In March 2009, Cisco Systems staked its claim in the blade server market with the launch of its Unified Computing System, a bundled solution set bringing together networking, servers, storage and virtualization under a single management console. Cisco CEO John Chambers, at the time, proclaimed UCS would "change business models forever" by ushering in a new generation of data centers optimized for virtualized resources and the cloud.
What UCS also changed was the face of the Cisco channel. While some partners initially questioned how Cisco would compete against market incumbents like IBM, Dell or HP, others viewed the launch of UCS as one that would accelerate their growth in both the compute and virtualization space, while broadening their overall data center play.
Fast forward to 2013, and both the number of Cisco's data center-focused partners and Cisco's standing in the blade server market have soared. In February, IDC dubbed Cisco the third largest vendor in the blade server market with a 15.3 percent share, coming in behind IBM with 21.7 percent and market leader HP with 44.7 percent.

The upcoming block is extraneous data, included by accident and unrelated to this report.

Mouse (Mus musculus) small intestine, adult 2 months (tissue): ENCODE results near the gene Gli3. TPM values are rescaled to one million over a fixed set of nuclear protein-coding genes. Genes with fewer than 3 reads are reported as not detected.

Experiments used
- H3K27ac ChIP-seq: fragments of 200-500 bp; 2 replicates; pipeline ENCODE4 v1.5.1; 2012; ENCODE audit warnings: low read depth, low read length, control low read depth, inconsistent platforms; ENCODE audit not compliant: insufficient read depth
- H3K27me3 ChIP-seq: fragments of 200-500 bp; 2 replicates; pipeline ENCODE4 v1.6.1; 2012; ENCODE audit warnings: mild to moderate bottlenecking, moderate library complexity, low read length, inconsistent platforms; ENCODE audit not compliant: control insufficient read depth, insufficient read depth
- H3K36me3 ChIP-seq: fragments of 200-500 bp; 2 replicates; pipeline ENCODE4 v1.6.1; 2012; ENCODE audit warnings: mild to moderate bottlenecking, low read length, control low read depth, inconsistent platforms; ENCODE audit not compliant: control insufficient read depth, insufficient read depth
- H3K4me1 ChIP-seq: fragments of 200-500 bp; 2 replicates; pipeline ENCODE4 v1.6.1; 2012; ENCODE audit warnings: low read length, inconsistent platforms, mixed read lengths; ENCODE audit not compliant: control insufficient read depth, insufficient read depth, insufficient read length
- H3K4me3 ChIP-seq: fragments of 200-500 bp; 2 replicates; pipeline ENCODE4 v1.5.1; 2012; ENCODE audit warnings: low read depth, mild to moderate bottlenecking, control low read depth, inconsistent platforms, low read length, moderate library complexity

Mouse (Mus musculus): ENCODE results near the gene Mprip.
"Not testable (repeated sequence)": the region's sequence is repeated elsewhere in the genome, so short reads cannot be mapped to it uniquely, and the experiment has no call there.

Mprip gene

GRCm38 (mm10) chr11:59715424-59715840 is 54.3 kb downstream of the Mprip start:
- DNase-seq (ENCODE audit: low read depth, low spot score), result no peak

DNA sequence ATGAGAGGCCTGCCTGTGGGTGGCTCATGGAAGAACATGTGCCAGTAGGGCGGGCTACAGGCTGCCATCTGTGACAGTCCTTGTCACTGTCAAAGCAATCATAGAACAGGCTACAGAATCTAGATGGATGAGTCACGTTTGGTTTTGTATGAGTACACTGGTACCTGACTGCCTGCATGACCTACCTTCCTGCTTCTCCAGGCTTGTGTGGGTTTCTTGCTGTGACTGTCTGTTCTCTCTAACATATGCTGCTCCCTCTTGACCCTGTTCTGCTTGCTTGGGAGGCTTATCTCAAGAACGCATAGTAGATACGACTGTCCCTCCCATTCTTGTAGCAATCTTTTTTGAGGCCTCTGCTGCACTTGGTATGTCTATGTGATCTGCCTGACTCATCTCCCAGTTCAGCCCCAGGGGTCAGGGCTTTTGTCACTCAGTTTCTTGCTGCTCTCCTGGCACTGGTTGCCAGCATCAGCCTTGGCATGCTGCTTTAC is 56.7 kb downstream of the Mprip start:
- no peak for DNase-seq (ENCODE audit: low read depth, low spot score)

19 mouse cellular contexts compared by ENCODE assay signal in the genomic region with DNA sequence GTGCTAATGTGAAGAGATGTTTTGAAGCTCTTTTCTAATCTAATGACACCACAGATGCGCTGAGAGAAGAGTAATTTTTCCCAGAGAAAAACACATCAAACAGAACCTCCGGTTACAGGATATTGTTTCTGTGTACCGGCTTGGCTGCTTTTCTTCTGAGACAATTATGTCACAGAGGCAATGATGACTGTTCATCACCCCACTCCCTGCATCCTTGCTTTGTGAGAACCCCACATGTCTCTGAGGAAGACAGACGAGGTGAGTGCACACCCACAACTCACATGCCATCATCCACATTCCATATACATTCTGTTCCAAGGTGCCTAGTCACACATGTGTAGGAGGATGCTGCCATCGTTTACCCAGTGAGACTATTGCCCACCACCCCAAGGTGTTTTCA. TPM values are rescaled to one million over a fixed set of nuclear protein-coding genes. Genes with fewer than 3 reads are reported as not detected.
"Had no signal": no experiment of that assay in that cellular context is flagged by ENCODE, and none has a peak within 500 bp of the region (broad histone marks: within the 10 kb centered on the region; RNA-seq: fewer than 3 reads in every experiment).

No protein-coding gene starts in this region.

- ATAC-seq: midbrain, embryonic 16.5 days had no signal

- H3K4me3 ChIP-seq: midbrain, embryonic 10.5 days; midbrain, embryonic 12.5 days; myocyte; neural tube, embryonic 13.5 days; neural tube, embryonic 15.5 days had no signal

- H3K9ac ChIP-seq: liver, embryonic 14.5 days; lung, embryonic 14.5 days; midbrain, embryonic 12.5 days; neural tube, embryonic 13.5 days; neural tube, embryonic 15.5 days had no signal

"We went from nowhere in blades to No. 3 in blades in the matter of a few years," said John Growdon, senior director of Data Center Sales, Worldwide Channels at Cisco, in a recent interview with CRN.
Cisco's UCS business, meanwhile, has flourished into a $2 billion business with over 20,000 customers in the span of four years.
In addition to an aggressive marketing and sales push by the Cisco team itself, Growdon attributed the networking giant's ability to hit the ground running in the blade server and unified compute market to solution providers.
"Cisco very aggressively went out to the world to take this new technology to market," Growdon said. "We worked very closely with the channel and our channel partners around the world to become proficient with this very quickly and in a very focused fashion, and the channel grew along with us as we did this."
And grow it did. Cisco's first-generation data center specialization for partners -- called data center networking infrastructure (DCNI) specialization -- attracted roughly 600 solution providers globally when it was introduced in 2008. Today, that number has grown to 1,700 partners, with Cisco's partner program also having evolved to include new specializations for data center architectures, fabric and unified compute technologies.
For some Cisco partners -- namely, those deeply rooted in networking without much of a data center play -- selling UCS presented a learning curve. Both Growdon and Cisco partners compared the transition to selling virtualization and unified compute solutions as the transition the Cisco channel faced when it started to sell VoIP. But for partners that did take the leap with UCS, it seems to be paying off.
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